Outside is a mausoleum, an open-sided vault with square blocks over the remains of each victim: line after line of black tombs, some with photographs etched into the nameplates on top – ordinary Italian faces, many with spectacles, some poignantly young. A low concrete lid adds to the feeling of claustrophobia.

We find the grave we are looking for. It was months before the family discovered Giorgio’s fate. They bought flowers and rode a bus to the cave. By candlelight, they could only identify him from a patch on his coat and his glasses case. In the photograph on his tomb, he is a young man of 36 and he is smiling at the camera.

The British arrested Kappler in 1945 and turned him over to the Italians. A tribunal in 1948 sentenced him to life imprisonment. In the 1970s he developed cancer and his wife smuggled him out of the prison hospital in a suitcase. Kappler died in Germany in 1978, revered by neo-Nazis.

Priebke escaped to Argentina on a Vatican passport along the so-called “rat lines”. The Italians had him extradited in 1995. He insisted the victims were terrorists and that he was just following orders. After many appeals, Priebke also was sentenced to life imprisonment. But by then he was judged too old for prison and spent the rest of his life in Rome under comfortable house arrest, dying aged 100 in 2013. Both Germany and Argentina refused to accept his body for burial. In Italy neo-fascists and anti-fascists clashed around his coffin. The Italian military eventually buried it in a secret location to prevent it becoming a pilgrimage site.

This remains a risk. In March this year, on the 73rd anniversary of the massacre, Stefano Pavesi of Italy’s right-wing Northern League described the Via Rasella bombing as “a vile act committed by the partisans”, and the Ardeatine massacre was its “logical” consequence.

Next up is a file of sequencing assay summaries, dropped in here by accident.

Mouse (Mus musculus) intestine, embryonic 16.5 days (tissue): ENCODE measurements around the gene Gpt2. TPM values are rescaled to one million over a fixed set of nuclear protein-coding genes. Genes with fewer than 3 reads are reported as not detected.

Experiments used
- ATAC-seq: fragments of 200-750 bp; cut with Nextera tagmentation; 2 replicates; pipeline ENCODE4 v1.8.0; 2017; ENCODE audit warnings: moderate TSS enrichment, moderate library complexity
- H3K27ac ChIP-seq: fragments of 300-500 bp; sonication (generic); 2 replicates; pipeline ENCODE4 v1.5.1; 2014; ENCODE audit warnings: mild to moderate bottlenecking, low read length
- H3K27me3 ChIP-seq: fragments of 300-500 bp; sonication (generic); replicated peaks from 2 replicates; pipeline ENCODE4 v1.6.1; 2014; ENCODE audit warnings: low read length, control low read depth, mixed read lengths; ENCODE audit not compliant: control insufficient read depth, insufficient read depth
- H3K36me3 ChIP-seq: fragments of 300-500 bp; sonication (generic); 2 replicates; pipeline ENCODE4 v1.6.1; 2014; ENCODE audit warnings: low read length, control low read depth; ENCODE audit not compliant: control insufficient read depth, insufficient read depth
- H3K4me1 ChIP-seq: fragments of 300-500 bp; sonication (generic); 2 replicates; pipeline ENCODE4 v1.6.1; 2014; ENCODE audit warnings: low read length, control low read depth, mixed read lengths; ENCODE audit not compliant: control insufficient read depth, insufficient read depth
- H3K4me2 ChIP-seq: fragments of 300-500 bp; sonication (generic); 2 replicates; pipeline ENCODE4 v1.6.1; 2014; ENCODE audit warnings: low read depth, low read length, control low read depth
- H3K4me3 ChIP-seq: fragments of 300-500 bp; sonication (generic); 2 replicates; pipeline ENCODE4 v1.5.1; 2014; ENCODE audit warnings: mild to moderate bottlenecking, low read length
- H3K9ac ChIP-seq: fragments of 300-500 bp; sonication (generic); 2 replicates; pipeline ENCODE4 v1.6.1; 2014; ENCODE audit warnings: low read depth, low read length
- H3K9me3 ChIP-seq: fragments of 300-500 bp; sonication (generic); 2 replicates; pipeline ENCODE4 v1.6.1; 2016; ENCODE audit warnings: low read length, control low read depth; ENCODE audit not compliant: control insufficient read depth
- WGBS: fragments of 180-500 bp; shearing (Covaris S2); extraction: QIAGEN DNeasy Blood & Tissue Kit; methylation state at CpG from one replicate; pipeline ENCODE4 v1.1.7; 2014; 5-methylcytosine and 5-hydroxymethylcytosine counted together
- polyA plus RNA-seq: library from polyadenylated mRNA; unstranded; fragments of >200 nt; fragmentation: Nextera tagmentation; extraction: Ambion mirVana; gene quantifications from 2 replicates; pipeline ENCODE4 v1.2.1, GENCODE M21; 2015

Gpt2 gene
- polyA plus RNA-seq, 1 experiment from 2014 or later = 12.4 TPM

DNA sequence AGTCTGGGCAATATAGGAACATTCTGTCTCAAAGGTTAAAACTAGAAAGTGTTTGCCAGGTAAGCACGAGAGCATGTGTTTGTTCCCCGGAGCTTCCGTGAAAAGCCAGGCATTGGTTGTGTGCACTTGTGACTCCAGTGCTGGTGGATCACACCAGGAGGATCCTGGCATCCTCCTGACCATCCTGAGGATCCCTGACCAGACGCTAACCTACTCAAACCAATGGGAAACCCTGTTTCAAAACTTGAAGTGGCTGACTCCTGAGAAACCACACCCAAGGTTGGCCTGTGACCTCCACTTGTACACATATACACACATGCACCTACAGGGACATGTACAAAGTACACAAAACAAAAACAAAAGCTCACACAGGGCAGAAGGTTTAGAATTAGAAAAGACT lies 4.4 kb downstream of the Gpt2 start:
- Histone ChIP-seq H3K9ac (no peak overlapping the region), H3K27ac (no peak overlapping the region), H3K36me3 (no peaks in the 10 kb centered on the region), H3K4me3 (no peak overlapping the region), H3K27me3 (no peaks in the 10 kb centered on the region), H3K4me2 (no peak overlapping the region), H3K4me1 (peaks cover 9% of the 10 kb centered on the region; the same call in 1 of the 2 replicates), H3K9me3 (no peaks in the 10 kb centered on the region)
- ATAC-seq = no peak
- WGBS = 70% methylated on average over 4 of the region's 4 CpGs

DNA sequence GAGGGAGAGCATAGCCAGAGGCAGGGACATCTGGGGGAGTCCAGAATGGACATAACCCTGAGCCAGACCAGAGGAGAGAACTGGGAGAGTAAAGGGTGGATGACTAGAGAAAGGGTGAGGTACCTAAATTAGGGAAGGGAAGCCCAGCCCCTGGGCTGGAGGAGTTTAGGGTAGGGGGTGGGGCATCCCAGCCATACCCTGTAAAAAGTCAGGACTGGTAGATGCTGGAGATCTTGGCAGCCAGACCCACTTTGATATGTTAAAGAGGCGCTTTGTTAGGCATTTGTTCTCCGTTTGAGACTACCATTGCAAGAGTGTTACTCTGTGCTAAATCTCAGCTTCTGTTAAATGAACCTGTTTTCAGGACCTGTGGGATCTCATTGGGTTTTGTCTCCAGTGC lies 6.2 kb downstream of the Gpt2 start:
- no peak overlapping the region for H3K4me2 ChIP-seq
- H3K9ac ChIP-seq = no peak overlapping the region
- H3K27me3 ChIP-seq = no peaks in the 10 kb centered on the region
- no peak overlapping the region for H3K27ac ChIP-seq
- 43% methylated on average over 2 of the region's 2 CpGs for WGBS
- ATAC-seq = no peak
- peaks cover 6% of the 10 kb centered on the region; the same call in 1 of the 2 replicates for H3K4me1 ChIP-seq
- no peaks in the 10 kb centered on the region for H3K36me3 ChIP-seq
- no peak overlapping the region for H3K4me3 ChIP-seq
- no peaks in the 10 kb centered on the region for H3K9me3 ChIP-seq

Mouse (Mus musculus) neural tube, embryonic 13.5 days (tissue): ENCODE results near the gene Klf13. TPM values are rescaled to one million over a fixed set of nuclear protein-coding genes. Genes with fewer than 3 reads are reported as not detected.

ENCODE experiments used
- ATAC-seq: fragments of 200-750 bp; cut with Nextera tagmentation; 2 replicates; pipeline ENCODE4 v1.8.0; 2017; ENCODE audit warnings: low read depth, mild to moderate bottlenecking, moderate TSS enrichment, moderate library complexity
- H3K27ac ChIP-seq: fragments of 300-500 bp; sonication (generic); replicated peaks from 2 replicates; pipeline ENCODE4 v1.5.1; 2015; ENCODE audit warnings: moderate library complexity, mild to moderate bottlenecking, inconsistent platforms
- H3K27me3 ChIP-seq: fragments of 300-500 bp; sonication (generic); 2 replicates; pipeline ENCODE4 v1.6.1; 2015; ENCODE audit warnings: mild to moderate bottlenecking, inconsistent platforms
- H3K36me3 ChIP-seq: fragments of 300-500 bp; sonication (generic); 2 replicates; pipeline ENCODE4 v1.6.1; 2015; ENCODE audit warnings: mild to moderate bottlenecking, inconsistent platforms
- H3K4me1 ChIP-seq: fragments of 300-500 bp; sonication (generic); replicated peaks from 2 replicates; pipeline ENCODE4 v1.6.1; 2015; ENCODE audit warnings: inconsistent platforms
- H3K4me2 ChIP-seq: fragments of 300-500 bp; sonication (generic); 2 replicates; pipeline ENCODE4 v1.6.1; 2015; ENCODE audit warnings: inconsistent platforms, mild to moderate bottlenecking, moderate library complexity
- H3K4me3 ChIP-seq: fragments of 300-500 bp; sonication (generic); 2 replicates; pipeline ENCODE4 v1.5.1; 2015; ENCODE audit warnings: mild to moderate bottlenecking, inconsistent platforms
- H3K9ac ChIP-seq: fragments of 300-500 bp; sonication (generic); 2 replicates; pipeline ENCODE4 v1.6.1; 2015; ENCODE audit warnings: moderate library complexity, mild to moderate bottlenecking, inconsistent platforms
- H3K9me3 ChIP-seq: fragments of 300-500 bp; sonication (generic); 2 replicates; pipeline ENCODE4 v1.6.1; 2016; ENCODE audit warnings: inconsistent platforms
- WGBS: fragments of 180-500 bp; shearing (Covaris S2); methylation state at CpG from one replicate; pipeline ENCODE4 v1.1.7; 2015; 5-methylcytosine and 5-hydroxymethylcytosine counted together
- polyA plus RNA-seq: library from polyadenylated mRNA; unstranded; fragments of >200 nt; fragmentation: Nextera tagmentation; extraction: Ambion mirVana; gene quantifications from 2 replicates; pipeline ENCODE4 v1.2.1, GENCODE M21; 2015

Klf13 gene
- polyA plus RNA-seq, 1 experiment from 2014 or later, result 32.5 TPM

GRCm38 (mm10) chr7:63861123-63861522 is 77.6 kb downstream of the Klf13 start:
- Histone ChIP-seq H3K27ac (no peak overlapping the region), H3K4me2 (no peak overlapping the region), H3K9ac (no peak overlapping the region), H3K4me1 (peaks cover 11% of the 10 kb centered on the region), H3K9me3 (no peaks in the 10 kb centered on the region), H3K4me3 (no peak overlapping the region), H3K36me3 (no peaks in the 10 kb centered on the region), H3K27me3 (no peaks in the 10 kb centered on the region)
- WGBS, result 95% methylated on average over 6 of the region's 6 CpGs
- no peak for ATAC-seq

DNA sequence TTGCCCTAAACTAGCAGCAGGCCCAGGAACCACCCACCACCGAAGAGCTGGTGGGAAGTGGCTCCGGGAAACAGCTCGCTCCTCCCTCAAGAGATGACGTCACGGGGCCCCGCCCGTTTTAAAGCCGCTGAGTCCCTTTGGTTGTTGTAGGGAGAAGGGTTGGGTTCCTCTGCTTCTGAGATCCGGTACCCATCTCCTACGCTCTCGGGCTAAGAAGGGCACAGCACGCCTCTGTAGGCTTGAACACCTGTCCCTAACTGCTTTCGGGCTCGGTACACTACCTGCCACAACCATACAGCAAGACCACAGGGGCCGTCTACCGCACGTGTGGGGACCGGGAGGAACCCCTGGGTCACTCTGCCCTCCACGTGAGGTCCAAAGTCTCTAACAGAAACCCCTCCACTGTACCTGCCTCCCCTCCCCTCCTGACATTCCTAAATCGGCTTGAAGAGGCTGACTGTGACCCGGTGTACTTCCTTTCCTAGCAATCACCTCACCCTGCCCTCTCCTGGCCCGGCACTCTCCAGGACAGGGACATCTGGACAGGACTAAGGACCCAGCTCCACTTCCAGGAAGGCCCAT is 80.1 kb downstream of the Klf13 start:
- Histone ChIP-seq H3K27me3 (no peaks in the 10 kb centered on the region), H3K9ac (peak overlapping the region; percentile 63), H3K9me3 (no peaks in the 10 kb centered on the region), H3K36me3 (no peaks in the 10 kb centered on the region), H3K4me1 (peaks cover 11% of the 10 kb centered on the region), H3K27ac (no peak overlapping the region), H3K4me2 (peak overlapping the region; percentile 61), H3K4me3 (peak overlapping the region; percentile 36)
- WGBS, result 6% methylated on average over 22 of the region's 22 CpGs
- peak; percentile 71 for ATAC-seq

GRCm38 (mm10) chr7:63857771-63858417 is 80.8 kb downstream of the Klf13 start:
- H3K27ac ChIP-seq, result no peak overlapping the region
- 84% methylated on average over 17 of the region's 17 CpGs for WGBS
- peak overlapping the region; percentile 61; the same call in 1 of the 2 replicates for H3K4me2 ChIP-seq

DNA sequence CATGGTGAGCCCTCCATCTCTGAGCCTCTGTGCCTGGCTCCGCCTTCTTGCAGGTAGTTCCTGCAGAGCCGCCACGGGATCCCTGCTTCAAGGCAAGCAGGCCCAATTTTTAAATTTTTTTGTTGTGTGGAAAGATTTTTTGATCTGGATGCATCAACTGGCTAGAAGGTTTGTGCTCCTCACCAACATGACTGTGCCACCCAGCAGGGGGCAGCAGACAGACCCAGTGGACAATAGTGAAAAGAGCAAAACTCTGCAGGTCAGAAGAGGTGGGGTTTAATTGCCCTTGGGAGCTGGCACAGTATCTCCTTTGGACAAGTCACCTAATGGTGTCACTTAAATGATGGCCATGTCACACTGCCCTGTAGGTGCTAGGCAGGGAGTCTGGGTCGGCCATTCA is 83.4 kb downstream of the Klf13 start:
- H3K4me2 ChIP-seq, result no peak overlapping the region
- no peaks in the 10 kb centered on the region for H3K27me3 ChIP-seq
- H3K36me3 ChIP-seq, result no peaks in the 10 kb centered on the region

For many years a newspaper owned by former prime minister Silvio Berlusconi’s brother, Paolo, ran a campaign calling the Via Rasella partisans “terrorists”, though in 2007 a court ruled the ambush a legitimate act of war and the massacre a war crime. Berlusconi, at 81, is set on a comeback in troubled Italy; his Forza Italia and allied Northern League won in regional elections in November in Sicily.

We are a noisy gathering in the old Ghetto, three generations, celebrating ancestors known and unknown, the ties of blood now variously Jewish, Catholic and atheist, our DNA twisted by war. We especially enjoy Paola’s artichokes and other Sephardic morsels that have enriched Rome’s cuisine centuries after expulsion from Spain, and surviving the more recent genocide. Feeling content, we put on our coats and scarves and head into the cold night air to our hotel near the Via Rasella.

This article was first published in the print edition of The Saturday Paper on Dec 16, 2017 as "In the ghetto". Subscribe here.

Penny McDonald
is a journalist studying Italian at Sydney University.